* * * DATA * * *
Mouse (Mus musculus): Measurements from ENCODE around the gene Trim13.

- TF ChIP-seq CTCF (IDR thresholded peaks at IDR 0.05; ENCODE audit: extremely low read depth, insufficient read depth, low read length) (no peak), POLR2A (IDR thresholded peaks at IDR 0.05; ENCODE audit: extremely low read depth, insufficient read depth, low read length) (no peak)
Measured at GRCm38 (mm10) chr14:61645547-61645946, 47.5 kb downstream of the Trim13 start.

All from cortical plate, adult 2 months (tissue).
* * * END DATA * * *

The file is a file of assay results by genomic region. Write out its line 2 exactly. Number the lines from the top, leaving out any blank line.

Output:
- TF ChIP-seq CTCF (IDR thresholded peaks at IDR 0.05; ENCODE audit: extremely low read depth, insufficient read depth, low read length) (no peak), POLR2A (IDR thresholded peaks at IDR 0.05; ENCODE audit: extremely low read depth, insufficient read depth, low read length) (no peak)